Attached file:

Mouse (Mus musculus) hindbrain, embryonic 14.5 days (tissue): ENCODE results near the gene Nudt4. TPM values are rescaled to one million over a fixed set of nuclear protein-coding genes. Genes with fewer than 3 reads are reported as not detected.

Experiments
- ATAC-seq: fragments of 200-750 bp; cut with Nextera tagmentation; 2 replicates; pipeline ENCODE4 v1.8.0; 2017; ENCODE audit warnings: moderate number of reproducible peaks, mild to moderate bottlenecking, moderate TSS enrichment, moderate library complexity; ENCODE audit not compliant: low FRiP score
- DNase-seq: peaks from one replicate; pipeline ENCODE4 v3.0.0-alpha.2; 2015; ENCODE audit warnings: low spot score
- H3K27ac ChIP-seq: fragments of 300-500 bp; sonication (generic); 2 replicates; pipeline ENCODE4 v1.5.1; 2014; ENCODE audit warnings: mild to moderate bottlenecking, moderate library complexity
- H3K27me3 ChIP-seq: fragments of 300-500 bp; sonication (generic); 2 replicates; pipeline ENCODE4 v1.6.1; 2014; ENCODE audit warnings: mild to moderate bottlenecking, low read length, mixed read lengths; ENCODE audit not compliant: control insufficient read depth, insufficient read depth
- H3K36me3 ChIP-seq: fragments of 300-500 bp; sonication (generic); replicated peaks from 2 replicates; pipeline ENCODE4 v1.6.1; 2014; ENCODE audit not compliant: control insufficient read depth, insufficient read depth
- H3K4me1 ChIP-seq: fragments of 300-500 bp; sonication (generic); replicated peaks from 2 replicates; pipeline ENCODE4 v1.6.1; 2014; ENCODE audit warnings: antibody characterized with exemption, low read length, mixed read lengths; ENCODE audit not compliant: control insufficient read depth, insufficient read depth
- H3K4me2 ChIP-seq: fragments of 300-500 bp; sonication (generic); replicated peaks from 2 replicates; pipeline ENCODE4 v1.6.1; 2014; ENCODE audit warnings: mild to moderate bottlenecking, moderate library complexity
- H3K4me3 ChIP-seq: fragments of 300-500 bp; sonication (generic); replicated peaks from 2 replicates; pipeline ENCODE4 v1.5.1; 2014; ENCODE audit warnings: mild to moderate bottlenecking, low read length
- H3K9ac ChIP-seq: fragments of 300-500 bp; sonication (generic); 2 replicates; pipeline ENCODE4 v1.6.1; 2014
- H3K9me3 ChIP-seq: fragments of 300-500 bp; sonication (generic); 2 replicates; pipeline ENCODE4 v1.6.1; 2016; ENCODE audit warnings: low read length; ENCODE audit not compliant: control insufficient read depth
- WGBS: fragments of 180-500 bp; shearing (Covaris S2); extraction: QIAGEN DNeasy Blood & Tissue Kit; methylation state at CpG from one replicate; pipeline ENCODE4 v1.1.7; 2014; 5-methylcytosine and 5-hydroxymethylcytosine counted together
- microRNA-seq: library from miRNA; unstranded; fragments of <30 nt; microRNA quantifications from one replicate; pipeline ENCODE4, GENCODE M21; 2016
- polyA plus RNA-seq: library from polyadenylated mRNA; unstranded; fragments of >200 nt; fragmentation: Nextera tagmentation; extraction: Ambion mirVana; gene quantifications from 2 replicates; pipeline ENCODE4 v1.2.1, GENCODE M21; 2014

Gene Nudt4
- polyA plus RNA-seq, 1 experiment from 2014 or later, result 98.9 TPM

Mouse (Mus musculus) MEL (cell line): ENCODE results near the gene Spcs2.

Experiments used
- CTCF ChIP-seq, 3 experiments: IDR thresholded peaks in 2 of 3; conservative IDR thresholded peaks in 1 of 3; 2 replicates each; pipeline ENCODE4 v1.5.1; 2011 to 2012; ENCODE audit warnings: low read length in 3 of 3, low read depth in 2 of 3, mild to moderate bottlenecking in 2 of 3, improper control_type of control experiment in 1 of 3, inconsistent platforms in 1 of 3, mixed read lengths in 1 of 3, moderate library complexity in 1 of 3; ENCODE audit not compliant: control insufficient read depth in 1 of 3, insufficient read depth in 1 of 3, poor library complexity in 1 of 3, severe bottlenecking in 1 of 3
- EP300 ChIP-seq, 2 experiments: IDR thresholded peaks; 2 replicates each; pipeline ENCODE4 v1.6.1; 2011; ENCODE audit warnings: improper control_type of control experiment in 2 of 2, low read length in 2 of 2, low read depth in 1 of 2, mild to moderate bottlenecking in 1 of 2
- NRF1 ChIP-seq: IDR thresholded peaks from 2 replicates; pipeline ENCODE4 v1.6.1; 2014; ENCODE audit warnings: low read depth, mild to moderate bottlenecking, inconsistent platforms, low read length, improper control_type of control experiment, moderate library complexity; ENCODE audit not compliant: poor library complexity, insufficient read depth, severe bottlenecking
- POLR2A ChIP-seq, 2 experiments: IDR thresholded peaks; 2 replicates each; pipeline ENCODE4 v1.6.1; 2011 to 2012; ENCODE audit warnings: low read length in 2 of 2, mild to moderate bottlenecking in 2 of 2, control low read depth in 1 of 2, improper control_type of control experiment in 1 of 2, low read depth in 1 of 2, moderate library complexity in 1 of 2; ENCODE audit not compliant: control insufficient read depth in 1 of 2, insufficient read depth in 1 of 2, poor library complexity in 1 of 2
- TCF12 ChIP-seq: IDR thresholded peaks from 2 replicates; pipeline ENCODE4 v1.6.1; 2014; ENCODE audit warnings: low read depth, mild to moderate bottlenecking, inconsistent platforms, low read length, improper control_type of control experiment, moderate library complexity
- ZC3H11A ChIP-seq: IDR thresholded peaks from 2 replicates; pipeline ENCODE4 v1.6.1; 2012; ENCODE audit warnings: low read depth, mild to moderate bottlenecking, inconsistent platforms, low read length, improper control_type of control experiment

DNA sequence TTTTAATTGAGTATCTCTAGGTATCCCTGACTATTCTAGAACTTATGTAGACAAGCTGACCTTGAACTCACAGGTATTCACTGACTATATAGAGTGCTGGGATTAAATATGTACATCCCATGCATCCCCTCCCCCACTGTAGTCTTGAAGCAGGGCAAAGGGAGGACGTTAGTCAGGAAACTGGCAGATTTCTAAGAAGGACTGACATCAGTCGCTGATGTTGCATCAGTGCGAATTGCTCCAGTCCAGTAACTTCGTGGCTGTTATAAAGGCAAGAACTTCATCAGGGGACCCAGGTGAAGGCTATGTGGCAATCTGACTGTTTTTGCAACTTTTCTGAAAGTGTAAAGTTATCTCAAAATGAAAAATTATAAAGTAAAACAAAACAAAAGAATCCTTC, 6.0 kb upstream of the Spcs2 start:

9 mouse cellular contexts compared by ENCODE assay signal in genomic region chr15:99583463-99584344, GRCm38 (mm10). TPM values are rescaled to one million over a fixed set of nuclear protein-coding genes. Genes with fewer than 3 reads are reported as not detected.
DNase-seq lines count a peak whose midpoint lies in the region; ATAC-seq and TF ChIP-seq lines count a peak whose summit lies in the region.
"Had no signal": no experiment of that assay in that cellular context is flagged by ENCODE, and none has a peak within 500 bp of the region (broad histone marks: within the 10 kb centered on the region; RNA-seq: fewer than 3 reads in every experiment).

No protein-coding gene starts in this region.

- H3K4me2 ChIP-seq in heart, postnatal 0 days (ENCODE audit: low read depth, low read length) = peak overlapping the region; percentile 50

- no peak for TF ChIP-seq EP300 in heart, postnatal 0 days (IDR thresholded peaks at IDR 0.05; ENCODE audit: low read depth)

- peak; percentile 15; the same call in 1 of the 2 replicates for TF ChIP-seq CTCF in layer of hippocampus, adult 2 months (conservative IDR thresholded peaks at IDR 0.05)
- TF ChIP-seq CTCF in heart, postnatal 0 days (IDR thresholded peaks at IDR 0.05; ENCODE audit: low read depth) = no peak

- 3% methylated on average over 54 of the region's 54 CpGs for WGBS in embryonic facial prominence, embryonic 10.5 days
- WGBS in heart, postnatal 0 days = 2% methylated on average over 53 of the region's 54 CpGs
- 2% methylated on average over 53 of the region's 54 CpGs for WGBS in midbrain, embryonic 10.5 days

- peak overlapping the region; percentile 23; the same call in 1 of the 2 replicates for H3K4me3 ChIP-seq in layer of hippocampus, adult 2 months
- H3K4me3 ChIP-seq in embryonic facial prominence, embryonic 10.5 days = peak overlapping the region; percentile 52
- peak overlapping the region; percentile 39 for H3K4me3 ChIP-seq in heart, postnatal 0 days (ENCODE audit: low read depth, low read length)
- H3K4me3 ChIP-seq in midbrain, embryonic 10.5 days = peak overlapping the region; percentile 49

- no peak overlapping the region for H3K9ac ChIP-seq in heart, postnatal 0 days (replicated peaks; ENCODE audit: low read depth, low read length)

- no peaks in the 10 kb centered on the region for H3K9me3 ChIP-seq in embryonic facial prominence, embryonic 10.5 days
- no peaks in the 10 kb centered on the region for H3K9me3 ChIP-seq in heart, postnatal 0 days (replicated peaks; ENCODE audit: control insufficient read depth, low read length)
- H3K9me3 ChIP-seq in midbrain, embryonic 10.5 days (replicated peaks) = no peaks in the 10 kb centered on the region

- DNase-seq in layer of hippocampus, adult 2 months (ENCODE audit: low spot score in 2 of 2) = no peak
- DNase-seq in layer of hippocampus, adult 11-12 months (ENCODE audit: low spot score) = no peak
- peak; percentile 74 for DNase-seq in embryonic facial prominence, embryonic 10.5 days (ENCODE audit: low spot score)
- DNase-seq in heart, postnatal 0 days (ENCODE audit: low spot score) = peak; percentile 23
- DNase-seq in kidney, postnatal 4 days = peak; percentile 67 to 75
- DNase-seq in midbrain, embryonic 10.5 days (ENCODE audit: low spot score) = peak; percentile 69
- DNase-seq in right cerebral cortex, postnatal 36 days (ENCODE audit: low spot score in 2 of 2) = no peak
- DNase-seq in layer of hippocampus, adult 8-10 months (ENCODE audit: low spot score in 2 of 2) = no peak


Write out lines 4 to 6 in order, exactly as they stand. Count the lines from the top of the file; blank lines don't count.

- DNase-seq: peaks from one replicate; pipeline ENCODE4 v3.0.0-alpha.2; 2015; ENCODE audit warnings: low spot score
- H3K27ac ChIP-seq: fragments of 300-500 bp; sonication (generic); 2 replicates; pipeline ENCODE4 v1.5.1; 2014; ENCODE audit warnings: mild to moderate bottlenecking, moderate library complexity
- H3K27me3 ChIP-seq: fragments of 300-500 bp; sonication (generic); 2 replicates; pipeline ENCODE4 v1.6.1; 2014; ENCODE audit warnings: mild to moderate bottlenecking, low read length, mixed read lengths; ENCODE audit not compliant: control insufficient read depth, insufficient read depth